Today OMERS Administration Corporation advised the Plan’s sponsors that the 2013  OMERS investment return rate was 6.5% (gross). The 2013 returns did not meet theminimum gross return target of 7% (6.5% net of investment expenses). Last year the investment performance was 9.5% net on a gross return of 10%.

What does this mean? A lower than required OMERS investment rate of return means only a marginally improved funded status, from 85.6% to 88.2%. Based on the 2013 investment results, the funding deficit is $8.6 billion “due to higher actuarial asset values, higher contribution rates and lower inflation”.

The Sponsors Corporation commented:

“These returns fall short of our minimum gross return target of 7% and they may disappoint the expectations of many stakeholders. However, we are confident that we have made strong additions to the OAC Board with a number of highly experienced directors and an independent chair, who will provide effective oversight going forward.

While each individual year’s results are important, OMERS investment strategy is designed to perform over longer timeframes. The five- and 10- year rates of return are within the 7% minimum rate of return required to match assets with liabilities over the long term. However, historical returns may not be replicable going forward. The long term financial health of the plan continues to be challenged by the impacts of members living longer, a low interest rate environment and market volatility. The Sponsors Corporation is examining plan design options to better position the plan to withstand unforeseen external events”.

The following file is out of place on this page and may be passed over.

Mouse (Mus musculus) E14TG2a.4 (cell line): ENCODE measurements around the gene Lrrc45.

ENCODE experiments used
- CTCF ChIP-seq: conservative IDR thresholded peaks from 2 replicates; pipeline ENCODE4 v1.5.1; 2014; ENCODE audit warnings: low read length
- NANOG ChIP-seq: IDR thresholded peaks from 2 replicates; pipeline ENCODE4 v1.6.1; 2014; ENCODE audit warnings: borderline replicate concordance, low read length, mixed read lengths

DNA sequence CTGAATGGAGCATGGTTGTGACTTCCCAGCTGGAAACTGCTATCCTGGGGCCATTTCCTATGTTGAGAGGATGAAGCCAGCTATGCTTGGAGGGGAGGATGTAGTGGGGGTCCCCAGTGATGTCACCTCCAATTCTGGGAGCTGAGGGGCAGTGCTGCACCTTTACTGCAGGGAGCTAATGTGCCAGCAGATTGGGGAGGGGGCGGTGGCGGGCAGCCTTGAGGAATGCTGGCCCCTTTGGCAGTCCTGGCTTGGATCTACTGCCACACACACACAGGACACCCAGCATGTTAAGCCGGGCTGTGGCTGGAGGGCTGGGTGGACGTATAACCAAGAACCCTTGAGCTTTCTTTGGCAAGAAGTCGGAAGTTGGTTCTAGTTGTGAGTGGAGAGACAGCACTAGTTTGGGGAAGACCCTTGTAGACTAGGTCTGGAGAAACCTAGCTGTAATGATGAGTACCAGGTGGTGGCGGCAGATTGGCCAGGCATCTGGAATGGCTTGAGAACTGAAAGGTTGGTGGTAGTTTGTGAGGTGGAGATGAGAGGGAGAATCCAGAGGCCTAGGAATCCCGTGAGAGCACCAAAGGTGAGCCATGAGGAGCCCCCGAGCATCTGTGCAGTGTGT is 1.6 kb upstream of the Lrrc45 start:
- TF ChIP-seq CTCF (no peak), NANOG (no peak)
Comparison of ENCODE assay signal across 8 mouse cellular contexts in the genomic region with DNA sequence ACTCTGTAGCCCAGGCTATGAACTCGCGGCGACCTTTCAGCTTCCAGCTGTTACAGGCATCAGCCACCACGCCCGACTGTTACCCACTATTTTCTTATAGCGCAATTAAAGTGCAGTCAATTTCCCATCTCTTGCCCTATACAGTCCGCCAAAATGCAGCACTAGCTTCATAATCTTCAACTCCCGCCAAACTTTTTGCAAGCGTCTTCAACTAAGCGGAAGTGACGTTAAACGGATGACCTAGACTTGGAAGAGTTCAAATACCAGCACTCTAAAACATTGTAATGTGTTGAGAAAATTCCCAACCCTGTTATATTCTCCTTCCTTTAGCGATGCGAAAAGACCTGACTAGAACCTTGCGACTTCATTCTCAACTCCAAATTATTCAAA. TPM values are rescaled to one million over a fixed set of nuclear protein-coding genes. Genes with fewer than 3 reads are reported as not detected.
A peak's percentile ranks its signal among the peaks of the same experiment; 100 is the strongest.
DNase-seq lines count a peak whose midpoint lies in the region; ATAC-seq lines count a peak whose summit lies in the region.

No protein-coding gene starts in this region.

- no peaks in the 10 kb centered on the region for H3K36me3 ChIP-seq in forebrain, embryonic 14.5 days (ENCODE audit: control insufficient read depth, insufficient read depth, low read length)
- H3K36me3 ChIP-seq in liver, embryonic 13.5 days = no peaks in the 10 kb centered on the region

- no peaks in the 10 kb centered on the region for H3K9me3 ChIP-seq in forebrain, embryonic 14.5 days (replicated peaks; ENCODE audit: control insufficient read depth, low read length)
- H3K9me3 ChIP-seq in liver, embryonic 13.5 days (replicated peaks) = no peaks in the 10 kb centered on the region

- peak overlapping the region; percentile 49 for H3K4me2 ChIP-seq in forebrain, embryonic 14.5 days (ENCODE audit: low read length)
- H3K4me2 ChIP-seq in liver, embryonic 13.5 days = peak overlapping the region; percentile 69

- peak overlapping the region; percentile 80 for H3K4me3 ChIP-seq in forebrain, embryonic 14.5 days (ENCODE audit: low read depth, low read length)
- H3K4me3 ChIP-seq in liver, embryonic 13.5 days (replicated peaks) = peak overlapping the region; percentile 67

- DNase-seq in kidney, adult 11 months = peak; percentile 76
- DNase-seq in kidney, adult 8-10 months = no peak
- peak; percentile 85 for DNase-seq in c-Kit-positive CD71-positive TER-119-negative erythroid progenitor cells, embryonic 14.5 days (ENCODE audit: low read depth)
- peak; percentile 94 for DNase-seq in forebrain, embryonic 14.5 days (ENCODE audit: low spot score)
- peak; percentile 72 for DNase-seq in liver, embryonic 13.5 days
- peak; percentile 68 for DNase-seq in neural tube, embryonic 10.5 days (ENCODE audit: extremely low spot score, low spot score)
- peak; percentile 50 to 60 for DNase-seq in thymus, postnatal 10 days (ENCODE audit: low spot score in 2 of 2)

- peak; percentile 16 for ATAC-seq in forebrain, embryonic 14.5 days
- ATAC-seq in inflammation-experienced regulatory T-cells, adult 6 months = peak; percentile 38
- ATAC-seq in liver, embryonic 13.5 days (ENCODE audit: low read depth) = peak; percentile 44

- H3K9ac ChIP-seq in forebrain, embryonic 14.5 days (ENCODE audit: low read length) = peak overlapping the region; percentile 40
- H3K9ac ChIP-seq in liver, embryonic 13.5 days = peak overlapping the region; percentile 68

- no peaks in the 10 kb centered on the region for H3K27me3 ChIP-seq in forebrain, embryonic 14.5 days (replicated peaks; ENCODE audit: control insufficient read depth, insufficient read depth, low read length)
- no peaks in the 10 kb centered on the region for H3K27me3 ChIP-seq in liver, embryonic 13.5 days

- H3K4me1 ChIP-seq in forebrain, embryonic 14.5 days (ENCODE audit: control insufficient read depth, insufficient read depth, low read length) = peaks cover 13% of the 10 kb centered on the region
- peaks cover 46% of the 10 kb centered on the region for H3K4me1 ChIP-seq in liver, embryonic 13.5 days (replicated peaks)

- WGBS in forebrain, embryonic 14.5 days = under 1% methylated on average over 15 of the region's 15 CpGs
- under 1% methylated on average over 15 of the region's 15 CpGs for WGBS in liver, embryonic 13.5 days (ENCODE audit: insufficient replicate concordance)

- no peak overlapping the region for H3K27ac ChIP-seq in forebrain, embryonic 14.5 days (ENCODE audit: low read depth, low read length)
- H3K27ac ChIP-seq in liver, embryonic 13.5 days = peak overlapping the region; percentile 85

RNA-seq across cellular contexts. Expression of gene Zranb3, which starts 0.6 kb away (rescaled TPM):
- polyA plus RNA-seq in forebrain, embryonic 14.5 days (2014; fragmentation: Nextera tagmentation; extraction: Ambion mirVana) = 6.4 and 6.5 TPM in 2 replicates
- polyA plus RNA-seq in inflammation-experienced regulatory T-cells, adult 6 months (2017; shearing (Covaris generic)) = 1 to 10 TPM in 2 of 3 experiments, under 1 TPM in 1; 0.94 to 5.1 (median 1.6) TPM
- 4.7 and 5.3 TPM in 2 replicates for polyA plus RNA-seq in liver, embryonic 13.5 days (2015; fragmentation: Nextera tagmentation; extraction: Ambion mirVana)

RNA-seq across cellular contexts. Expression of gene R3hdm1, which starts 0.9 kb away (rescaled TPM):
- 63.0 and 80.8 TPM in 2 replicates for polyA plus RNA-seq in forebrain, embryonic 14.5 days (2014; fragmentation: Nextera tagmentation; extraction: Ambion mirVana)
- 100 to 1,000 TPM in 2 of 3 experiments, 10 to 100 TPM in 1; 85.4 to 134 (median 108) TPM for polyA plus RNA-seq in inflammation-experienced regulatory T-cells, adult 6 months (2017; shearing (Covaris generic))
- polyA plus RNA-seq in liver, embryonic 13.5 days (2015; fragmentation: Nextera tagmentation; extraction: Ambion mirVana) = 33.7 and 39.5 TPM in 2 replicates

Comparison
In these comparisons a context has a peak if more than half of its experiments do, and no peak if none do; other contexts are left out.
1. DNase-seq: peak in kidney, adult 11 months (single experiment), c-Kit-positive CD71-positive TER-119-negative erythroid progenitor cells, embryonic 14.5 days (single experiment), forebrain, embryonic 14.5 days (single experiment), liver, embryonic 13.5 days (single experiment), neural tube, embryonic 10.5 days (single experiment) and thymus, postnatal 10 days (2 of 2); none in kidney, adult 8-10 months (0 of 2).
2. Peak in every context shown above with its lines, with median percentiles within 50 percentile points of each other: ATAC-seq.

MEPCO concurs that the 2013 returns are disheartening. The results add to MEPCO/AMO’s anxiety about the funding status and the funding strategy. The current blended contribution rates (employer and employee) have increased 40% over the past five years and stand at an historical high of 21.38%. Given the continuing uncertainty about reducing the funding deficit, AMO and its Sponsor Corporation (SC) representatives remain focused on measured benefit reductions on a temporary and go forward basis as a reasonable and concise approach to dealing with the deficit sooner and with higher predictability. There is no desire to see more contribution increases.

Over the last six years, AMO’s SC representatives, supported by MEPCO, have submitted a series of Specified Plan Change proposals. Our focus has been on adjusting the OMERS plan benefit by reducing the 100% indexation, as other Ontario public sector plans, such as Teachers Pension have done. In fact, if plan sponsors had been able to accept the indexation proposal put forward by AMO’s SC representatives in 2007, the 2012 deficit would have been $2-3 billion lower and the blended contribution rate would be about 3% lower.